UPDATE 2/22/2015:
Could Gonzo be the OrsonEye hardware I always wanted to build?
Check out the details!

UPDATE 12/3/2012:
If you have the latest Axis M1031 camera,
you might not even need OrsonEye!
Check out the details!

What is OrsonEye?

OrsonEye is free software that lets you use a small, cheap, and easy network camera to automatically upload images to Flickr.

Now almost anyone can set up a camera to watch and record anything without needing to worry about...

With OrsonEye, you just get a camera, load OrsonEye on it, and then point it at something.


How OrsonEye Works


To see your recorded images, you can go to Flickr anytime and from anywhere and browse. Check out the public OrsonEye on Flickr here.


Why upload to Flickr?

Flickr turns out to be a fabulous place to keep your images!


How do I set up OrsonEye?

  1. Get a compatible camera

  2. Set up the wired or wireless camera on your network so that you can see it from your computer (don't bother with all the complicated stuff, just get to the point where you can see the homepage of the camera from your computer)

  3. Run the online OrsonEye setup wizard


How does OrsonEye work?

Once you install OrsonEye, it will automatically upload an image to Flickr every time it is triggered.

By default, OrsonEye is triggered by motion as seen though the camera, but you can also set up better ways to trigger like a driveway car detector or a proper motion detector or a door sensor.

To see your captured images, you just go to Flickr from any computer on the internet. The last page of the setup wizard will give you a direct link to your images that you can add to your bookmarks.


What can go wrong?

Not much.

Every time your camera is powered up, OrsonEye will upload a "powerup" image to Flickr so you know it is working. If you don't see this image within a minute or two after installing OrsonEye, you have a problem. If you see this image any other time, that means that your camera lost power at some point, so at least you know you might be missing something. Maybe the image just before the "powerup" image will be a shot of someone pulling out the plug.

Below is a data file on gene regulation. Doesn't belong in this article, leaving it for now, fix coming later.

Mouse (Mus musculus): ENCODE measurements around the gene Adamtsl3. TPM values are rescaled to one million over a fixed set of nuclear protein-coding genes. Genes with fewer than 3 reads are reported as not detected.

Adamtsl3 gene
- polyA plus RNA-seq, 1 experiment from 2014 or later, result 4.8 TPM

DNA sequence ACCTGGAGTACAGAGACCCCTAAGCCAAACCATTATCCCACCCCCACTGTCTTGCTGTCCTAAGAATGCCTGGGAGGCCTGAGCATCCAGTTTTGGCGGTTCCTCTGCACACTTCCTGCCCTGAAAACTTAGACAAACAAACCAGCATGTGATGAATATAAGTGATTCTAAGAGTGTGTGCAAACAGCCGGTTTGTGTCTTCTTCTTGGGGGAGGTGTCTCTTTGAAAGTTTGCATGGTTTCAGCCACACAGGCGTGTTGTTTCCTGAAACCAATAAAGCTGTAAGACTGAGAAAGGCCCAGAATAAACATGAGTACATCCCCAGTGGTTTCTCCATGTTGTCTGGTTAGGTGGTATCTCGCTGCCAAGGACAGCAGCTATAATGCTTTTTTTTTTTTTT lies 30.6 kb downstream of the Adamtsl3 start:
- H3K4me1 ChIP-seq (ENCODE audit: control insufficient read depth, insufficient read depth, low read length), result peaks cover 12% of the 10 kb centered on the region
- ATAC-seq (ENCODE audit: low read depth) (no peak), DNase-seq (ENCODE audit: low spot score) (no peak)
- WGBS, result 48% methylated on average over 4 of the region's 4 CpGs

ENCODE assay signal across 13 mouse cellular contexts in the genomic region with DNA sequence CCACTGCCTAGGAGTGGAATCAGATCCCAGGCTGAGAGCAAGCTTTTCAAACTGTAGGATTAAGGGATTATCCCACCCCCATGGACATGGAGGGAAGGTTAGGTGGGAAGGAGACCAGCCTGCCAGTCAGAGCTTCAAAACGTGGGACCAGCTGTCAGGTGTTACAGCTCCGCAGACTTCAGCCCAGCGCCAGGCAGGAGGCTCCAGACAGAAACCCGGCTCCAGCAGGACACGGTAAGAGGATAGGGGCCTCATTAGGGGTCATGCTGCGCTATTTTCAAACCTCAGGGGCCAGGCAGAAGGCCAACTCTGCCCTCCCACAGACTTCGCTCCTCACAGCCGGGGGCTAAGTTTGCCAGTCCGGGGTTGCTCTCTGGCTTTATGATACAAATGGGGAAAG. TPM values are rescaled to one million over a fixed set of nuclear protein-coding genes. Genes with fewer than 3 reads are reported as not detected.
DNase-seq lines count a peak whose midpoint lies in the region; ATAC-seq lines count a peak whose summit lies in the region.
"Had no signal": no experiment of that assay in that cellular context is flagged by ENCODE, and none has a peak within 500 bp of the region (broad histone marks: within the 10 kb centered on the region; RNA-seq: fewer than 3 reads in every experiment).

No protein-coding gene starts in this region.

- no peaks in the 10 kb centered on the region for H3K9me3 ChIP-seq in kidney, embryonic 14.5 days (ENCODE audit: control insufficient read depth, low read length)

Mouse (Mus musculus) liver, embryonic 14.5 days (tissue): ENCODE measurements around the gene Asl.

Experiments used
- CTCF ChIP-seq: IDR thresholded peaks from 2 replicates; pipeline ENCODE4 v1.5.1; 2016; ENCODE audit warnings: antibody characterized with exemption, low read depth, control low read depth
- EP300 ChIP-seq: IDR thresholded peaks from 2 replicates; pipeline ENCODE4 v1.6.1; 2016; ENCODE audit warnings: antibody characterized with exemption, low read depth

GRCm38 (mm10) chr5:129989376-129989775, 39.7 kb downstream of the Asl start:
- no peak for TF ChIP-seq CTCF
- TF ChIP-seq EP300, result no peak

By default OrsonEye will also upload an image every day at noon, so if more than 24 hours passes without a new image you know something is wrong.

Finally, OrsonEye will turn the light on the front of the camera red if it runs into any problems.

Here are some problems (in order of likeliness)...

  1. Camera is unplugged. The camera can not work without power. Plug it back in. If you have lots of power failures, consider getting a UPS for your camera. For $50 you can keep your camera running for a very long time, and as soon as the power comes back it will start uploading all the exciting images it captured during the outage.

  2. The network connection is down. Check that the network wire is plugged in, check your DSL/cable router. If OrsonEye can not reach Flickr over the internet it will store any captured images and upload them as soon as the network is back up.

  3. Reached Flickr free account limit. If you have a free account and upload more than 100MB of images in one month, Flickr will cut you off. If it is near the end of the month, you can just wait until the new month and the block will be lifted and all your stored images will automatically get uploaded then. Or you could just upgrade to a Flickr Pro account. Or you could switch over to using the OrsonEye public account. More info here.



For more info, contact:

support email address image